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Gas May Finally Cost Too Much


Highway traffic is falling as pump prices climb. Are Americans rethinking their auto addiction?

For 20 years now, county workers in Palm Beach County, Fla., have been counting cars with sensors at strategic points along its 4,000 miles of roads. Nearly every year traffic volume has climbed at least 2%. But in 2007 there was a slight decline in the number of vehicles on the roads. This year traffic is down 7.5% through March. "We're seeing a very significant change," says county engineer George Webb. "We're having a good time speculating why."

It's not just Palm Beach. Traffic levels are trending downward nationwide. Preliminary figures from the Federal Highway Administration show it falling 1.4% last year. Now, with nationwide gasoline prices having passed the inflation-adjusted record of $3.40 a gallon set back in 1981, the U.S. Energy Information Administration is predicting that gasoline consumption will actually fall 0.3% this year. That would be the first annual decline since 1991. Others believe the falloff in consumption is steeper than the government's numbers show. "Our canaries out there tell us they are seeing demand drop much more considerably than the fraction the EIA is talking about," says Tom Kloza, chief oil analyst at Oil Price Information Service, a Gaithersburg (Md.) market research firm.

Is oil-guzzling America changing its ways? Some think so, though it's worth noting the U.S. still consumes one-third of the world's annual gasoline output. "It appears we've finally hit the ceiling that's causing the U.S. population to rethink how and where they use their vehicles," says Paul Weissgarber, who heads the energy practice at consulting firm A.T. Kearney.

Just look at the latest auto sales figures. Sales fell 8% overall during the first quarter of 2008, and those of gas-hungry SUVs and pickup trucks dropped off a cliff, down 27% and 14%, respectively. High gas prices are forcing even SUV lovers to shift gears. Fed up with spending $100 five times a month to fill up his Chevy Suburban, Ron Gesquere, an auto parts executive from suburban Detroit, recently bid $10,000 on eBay (EBAY) for a used Mini Cooper S. "I could make the payments on the Mini with the savings in gas," he says.

For years analysts have been surprised that gasoline consumption continued to rise even as prices kept climbing. Now that consumption has finally slowed, it remains to be seen if Americans are driving less just because the economy is doing poorly or if they are altering their behavior in a lasting way. Certainly consumers seem to be at a psychological turning point. Fuel prices are rising faster than incomes and show no sign of slowing down. Being green is trendy, and the war in Iraq has fanned concerns about U.S. dependence on oil from abroad.

Consider, too, that ridership on public transport climbed to a 50-year high in 2007, reports the American Public Transportation Assn., as more companies start to pick up part of the tab for employee commuter costs. (Such corporate subsidies became tax-deductible recently.) And sales of more fuel-efficient cars are up. The shift has not been lost on Detroit's Big Three, which heavily depend on SUV and pickup sales for profits. "Fuel economy as a selling point is absolutely here to stay," says James Farley, group vice-president for marketing at Ford Motor (F). "Our future plans revolve around the idea that gasoline is going sideways and up from here, not down."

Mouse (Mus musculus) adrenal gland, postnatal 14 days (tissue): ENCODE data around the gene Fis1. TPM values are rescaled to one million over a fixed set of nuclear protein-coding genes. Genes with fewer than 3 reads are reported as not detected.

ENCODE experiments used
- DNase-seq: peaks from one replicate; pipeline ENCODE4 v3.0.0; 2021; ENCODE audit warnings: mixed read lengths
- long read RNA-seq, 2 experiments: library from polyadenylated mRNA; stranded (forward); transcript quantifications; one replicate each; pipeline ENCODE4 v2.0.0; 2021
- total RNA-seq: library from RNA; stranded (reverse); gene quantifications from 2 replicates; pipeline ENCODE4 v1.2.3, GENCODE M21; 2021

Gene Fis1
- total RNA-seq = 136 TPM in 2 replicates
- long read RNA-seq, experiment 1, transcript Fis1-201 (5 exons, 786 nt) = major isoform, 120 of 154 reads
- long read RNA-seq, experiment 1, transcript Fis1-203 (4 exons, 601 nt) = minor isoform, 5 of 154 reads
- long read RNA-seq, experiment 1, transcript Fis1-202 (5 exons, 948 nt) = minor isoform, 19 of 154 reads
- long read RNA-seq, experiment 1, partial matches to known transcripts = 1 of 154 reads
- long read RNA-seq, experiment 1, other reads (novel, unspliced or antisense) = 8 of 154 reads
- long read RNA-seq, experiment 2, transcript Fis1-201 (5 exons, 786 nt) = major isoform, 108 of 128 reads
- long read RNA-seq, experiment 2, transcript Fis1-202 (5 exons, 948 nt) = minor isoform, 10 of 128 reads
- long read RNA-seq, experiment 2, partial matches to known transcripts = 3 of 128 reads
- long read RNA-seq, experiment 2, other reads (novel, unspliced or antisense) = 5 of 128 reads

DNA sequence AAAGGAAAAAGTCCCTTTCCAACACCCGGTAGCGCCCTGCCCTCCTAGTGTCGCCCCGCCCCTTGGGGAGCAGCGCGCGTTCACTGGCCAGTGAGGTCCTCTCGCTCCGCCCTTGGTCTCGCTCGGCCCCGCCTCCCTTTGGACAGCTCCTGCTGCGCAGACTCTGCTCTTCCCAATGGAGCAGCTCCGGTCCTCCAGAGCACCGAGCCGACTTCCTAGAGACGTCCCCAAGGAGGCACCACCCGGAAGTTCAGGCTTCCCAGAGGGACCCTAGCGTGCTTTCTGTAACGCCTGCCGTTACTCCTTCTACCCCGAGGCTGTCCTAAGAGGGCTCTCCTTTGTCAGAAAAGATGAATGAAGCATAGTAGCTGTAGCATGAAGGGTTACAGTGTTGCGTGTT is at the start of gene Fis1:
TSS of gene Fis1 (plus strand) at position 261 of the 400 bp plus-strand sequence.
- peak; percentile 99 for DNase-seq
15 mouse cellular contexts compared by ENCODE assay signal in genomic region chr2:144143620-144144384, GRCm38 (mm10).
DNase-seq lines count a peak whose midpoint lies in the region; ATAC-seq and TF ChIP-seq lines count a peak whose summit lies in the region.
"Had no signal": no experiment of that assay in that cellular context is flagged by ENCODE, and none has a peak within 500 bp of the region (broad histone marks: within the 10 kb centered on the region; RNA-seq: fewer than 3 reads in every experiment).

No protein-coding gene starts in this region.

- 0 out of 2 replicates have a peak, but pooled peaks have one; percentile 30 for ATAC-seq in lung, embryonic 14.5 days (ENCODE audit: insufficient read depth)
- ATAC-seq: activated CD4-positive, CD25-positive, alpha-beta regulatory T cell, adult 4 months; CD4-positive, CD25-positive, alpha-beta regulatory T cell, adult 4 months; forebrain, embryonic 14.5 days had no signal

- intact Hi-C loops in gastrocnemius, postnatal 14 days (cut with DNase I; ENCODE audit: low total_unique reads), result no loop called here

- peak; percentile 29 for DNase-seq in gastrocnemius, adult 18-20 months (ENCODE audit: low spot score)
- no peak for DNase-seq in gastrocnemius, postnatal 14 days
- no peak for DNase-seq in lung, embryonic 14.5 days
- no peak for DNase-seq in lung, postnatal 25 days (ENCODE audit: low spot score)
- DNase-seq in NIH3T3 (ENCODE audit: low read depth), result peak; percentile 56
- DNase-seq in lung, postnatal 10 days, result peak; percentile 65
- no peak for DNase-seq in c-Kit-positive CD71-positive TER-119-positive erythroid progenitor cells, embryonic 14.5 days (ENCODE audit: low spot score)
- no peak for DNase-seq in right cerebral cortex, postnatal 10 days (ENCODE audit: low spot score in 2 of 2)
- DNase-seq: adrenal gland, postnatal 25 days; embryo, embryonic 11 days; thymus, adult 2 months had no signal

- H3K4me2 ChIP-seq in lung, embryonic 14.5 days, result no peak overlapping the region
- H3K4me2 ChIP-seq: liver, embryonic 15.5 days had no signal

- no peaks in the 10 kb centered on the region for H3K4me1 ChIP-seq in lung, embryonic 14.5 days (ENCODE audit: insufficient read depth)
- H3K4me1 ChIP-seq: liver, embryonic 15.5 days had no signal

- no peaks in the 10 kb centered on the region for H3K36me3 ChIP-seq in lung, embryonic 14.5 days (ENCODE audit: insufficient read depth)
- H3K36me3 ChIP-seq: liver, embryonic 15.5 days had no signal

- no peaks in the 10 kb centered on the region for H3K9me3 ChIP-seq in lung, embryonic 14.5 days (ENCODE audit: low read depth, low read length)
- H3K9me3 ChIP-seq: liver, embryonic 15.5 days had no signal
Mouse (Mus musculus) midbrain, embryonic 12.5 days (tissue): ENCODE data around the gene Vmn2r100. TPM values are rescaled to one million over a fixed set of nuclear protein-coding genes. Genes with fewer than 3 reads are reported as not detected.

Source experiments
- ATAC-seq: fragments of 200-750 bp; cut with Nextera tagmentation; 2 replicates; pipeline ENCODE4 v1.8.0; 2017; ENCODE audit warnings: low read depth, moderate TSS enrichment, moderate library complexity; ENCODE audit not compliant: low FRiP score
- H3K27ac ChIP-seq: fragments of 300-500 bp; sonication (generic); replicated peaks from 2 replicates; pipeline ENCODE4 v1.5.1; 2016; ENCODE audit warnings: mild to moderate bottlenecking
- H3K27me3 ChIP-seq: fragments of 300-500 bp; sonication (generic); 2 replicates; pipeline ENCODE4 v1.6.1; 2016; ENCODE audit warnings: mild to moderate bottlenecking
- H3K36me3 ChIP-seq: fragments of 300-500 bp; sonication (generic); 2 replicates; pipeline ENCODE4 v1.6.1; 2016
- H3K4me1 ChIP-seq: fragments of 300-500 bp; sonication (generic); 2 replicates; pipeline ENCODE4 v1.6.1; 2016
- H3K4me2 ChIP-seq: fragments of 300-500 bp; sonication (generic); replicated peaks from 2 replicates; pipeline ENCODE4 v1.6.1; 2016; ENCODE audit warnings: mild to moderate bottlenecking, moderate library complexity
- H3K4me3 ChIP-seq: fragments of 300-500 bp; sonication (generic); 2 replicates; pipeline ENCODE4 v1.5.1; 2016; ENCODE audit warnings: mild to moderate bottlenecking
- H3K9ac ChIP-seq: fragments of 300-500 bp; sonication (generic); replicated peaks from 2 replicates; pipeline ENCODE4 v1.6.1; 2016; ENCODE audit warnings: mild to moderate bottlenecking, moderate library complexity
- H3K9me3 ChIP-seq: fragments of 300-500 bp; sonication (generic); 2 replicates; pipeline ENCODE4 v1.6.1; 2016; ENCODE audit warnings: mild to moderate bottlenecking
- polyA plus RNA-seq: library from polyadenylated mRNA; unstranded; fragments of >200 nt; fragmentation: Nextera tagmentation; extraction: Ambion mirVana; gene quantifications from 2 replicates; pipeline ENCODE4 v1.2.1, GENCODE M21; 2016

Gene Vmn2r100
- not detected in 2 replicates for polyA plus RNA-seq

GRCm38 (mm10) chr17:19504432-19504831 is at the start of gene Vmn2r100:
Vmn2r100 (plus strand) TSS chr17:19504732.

A BOOMER SLOWDOWN

Demographic factors may also be driving down gasoline consumption. When the postwar march to the suburbs was in full swing and the nation's highways expanded, gas consumption grew by an average of 4% a year. In more recent years that rate has moderated to 1.2%. A study released in April by the EIA posited that part of the decline could be attributed to falling population growth and baby boomers exiting their peak driving years. That translates into fewer car sales on a per capita basis. Many analysts have been knocking down their estimates of growth in worldwide oil demand because of weaker consumption in the U.S.

Mind you, it's not yet certain that falling gas consumption is here to stay. Historically, consumption tends to dip during recessions, then rebounds with the economy. "There have really only been a few times Americans have cut back their gas consumption over a long period of time," says Geoff Sundstrom, a spokesperson for the American Automobile Assn. "Those occasions are where you've had high prices and a recession, such as 1974 and 1981. It looks like we're heading into another one of those." EIA researchers expect consumption growth will rise back up to 0.9% next year—though that's still below what the U.S. has averaged so far this decade.

So even if gas consumption does bounce back it's likely to do so at a slower pace. "Consumer habits are pretty sticky," says Adam Robinson, an energy analyst at Lehman Brothers (LEH). "We've seen a long period of high prices that has finally hit the consumer, and now they're going to shift their preferences."

Indeed, some commuters are finding public transport to their liking. Aly Cohen, a 27-year-old financial analyst at Costco Wholesale (COST), first tried taking the bus to work in January. Now, with her employer picking up most of the $63 tab for a monthly bus pass, she has stopped driving to work altogether and cut her gas consumption in half. "It's nice," she says. "I can take a nap or read." Such a shift in commuting habits, if copied on a large scale, may alter U.S. energy consumption in significant and surprising ways.

For more on rising gasoline prices and motorists' reactions, watch a video report at businessweek.com/go/tv/gas.

With David Kiley and David Welch in Detroit.

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